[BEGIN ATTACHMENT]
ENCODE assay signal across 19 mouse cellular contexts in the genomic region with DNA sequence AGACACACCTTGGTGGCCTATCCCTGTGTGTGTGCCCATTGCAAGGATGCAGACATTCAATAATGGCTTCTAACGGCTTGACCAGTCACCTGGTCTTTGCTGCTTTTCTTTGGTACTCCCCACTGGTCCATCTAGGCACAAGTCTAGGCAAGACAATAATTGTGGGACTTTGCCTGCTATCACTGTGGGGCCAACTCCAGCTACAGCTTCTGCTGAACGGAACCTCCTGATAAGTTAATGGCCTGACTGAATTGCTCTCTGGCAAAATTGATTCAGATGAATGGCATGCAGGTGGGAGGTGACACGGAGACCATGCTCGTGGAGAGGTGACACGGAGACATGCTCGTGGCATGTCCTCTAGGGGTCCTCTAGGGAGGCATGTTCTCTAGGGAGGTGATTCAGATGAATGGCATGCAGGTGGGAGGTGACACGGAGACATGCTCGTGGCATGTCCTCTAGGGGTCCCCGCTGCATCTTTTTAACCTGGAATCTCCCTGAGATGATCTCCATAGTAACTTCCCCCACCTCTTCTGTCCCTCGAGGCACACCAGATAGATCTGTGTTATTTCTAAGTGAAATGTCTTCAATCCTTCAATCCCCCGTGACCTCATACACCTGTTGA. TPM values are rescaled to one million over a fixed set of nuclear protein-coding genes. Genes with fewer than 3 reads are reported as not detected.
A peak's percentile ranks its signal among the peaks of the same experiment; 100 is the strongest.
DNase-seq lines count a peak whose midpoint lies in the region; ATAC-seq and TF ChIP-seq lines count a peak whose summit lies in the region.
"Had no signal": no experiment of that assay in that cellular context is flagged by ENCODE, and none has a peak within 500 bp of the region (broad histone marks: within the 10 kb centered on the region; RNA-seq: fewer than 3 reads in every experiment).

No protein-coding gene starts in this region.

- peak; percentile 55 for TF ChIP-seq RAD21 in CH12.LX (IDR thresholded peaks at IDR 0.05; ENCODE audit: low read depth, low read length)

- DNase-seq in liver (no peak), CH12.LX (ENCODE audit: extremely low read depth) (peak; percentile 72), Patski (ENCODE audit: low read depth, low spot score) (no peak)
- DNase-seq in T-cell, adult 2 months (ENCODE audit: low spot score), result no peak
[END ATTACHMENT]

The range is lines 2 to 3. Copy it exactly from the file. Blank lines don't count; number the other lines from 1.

A peak's percentile ranks its signal among the peaks of the same experiment; 100 is the strongest.
DNase-seq lines count a peak whose midpoint lies in the region; ATAC-seq and TF ChIP-seq lines count a peak whose summit lies in the region.